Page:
It was really important to me that Farm Star didn’t think I am a “local disgruntled farmer” (I consider myself a rancher, and I’m not disgruntled, I just want people to know what they are talking about). So I went in there to talk to them about their post. I know they didn’t mean to open a can of worms with it, but since they want to support local agriculture, I wanted them to know that not only organic agriculture is beneficial. Like I said above in my comments, ag is not that simple- organic, just like conventional ag has its positives and negatives.

I really like this place and was excited to talk to them!

I really like this place and was excited to talk to them!

Walking into Farm Star this time, they had a lovely picture of a 4-H member, LOVE IT!

Walking into Farm Star this time, they had a lovely picture of a 4-H member, LOVE IT!

I spoke to Robert at Farm Star. I apologized for high jacking the thread, and tried to tell him who I am. Sometimes it helps when I explain to people that in fact I did earn an advanced ag degree, I ranch, I work very hard for local ag, I write for all ag, I have a blog. He said he didn’t mind that there was some drama, it was basically free advertising for them. I was glad he felt that way, because I really do admire them for using local products (when they can).
I tried to explain that I really didn’t want to get into the conventional vs organic debate, because it just should not be debated. All agriculture is important, and it’s wonderful that we have a choice! I think Robert understood.

I got myself a Porky Pig!

I got myself a Porky Pig!

The organic pizza was excellent! It had potatoes and bacon on it, a great combination! And the pizza was big enough that I will have leftovers tonight! Generally I cook or my parents cook for me, so pizza is a nice splurge and treat for for me.

The organic pizza was excellent! It had potatoes and bacon on it, a great combination! And the pizza was big enough that I will have leftovers tonight! Generally I cook or my parents cook for me, so pizza is a nice splurge and treat for for me.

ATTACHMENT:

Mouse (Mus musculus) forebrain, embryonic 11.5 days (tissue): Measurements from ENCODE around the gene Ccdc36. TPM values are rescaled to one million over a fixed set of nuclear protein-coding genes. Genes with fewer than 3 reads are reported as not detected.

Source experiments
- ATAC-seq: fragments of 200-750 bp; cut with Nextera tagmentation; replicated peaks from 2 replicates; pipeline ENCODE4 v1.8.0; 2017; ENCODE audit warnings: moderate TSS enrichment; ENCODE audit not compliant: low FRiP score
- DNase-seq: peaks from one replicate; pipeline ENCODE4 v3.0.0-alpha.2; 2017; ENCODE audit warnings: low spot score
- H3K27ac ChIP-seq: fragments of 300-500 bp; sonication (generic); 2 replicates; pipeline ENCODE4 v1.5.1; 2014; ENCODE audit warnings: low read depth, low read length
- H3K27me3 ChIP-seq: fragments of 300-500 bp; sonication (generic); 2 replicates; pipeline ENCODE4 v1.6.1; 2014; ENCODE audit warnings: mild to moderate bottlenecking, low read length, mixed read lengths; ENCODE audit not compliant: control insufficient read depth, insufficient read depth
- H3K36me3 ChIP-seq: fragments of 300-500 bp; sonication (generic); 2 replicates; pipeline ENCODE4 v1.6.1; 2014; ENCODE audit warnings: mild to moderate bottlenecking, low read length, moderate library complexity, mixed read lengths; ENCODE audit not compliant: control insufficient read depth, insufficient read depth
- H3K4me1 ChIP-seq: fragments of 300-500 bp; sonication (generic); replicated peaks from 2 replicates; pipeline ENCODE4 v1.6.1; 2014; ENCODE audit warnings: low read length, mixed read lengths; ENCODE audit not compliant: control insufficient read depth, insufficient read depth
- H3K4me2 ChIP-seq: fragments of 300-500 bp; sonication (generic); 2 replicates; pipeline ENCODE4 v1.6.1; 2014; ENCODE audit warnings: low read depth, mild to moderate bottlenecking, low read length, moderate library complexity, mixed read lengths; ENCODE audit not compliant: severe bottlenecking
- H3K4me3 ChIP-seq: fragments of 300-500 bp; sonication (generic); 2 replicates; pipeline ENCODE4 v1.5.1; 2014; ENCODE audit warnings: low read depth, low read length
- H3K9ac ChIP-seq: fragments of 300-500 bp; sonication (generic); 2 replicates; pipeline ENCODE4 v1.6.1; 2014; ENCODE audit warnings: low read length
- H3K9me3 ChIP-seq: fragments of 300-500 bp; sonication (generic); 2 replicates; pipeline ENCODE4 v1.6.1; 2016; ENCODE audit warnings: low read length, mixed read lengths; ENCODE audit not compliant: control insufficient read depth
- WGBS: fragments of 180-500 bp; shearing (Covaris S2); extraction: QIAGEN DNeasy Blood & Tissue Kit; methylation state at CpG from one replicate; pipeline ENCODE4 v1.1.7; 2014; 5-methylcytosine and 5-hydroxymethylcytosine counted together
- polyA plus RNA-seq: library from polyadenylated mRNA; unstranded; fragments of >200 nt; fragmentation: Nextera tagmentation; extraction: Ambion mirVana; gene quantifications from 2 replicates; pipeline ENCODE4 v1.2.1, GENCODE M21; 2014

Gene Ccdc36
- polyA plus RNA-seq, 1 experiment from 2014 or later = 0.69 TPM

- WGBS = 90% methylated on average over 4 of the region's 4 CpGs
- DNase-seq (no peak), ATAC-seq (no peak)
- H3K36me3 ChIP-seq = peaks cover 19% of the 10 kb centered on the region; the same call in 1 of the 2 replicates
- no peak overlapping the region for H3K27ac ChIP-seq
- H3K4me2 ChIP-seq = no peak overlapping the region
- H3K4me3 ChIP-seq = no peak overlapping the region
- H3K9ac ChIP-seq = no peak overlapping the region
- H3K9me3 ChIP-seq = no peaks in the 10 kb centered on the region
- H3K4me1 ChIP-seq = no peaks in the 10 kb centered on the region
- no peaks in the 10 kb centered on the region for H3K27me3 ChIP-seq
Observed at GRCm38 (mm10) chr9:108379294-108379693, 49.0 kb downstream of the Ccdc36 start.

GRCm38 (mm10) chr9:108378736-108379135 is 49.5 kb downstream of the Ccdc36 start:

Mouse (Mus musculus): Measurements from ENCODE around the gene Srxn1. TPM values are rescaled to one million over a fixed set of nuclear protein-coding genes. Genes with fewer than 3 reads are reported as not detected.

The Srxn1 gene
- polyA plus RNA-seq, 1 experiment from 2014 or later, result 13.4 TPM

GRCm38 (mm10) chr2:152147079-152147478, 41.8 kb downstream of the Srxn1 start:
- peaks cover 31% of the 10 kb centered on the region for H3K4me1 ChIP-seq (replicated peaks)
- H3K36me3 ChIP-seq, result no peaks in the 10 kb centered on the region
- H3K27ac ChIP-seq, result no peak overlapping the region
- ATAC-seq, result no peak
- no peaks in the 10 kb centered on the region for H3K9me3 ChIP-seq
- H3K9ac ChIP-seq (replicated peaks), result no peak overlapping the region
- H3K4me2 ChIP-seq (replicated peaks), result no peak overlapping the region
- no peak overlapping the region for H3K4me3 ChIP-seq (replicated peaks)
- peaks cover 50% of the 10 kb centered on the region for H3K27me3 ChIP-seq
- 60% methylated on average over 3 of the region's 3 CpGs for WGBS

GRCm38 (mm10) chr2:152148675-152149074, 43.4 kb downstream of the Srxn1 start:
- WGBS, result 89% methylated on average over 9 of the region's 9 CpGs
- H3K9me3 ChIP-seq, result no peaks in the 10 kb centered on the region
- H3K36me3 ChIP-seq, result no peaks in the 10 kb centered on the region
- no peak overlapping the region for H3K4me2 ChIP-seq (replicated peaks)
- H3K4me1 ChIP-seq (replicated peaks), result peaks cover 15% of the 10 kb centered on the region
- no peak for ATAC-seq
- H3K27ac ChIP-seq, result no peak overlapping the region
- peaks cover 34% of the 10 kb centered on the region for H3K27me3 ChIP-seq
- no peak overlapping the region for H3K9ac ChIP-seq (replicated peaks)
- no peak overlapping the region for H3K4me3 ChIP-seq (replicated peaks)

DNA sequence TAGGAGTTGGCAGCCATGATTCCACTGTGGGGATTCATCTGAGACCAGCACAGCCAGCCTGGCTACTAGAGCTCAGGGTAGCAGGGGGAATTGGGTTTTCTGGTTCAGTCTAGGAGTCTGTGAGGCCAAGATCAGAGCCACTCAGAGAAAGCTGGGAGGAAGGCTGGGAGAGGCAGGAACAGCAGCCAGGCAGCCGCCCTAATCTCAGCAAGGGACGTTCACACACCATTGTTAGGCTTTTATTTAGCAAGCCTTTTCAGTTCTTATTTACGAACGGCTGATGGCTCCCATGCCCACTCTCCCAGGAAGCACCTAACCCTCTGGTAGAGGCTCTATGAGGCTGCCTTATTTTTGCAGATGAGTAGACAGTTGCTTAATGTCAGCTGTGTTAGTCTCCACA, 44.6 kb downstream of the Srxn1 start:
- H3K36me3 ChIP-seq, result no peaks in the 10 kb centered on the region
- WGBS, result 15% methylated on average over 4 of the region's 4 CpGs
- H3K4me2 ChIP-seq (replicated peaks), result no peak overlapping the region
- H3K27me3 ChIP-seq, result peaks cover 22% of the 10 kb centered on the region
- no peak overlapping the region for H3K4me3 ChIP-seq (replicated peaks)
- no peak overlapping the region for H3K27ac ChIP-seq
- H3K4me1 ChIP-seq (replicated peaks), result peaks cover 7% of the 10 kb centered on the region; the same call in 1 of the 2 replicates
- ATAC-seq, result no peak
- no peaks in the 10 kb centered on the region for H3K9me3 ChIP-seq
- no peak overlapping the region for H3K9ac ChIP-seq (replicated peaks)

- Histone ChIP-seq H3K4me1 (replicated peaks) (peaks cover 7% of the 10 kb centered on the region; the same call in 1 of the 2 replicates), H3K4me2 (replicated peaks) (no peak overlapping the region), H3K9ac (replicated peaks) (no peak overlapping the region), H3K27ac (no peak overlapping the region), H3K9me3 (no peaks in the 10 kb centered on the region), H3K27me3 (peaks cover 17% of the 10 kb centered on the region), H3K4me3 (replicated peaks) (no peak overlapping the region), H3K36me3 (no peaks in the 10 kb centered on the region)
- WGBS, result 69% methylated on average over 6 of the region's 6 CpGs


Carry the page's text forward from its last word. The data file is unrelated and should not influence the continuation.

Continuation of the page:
If you are a local Chicoan and haven’t tried Farm Star, I say go try it! It’s yummy! I really love to support local businesses that support local farmers and ranchers, after all, we are all in this thing together!


Filed under Ag, agriculture, food, Humor, photos, Rants, Uncategorized

Field Trip: UC Davis Organic Student Farm

Have I mentioned how much I love social media? It’s opened so many doors for me, especially within the last year. For example, a month or so ago I was buying everything and anything at OSH’s spring plant sale. My obsession with my garden had hit a new high, I could not be stopped. When the plant buying frenzy finally ceased, I had some herbs that, well, I didn’t know what they were or what to do with them. To Twitter I went!

I have found between twitter and pinterest almost all of my problems and questions can be solved. Like I said, it’s amazing. I follow around 1,500 people on twitter. All kinds of people – from vegans environmentalists to loggers in Canada to meat scientists to plant science PhD’s. I learn a lot and get exposed to some points of views that I normally wouldn’t. It definitely gets me out of my comfort zone – a good thing!

The plant in front is borage! Dr. Ronald told me to plant it next to a tomato plant for pest control.

I asked my twitter followers who knew about a herb called borage. I’d purchased 3 or 4 of them, because they were 99 cents at the OSH sale! But I had no clue how or where to plant them. I totally scored when Dr. Pamela Ronald tweeted me back! Yeah, you should go ahead a check her out, go here and here. Yeah, she is badass. Guess what? She invited me down to meet her and her husband and see the UC Davis Student Organic Farm!!!! To an ag nerd like me, this was very exciting.

Dr. Ronald also told me the flowers of borage are edible! Perfect for summer salads. Yum!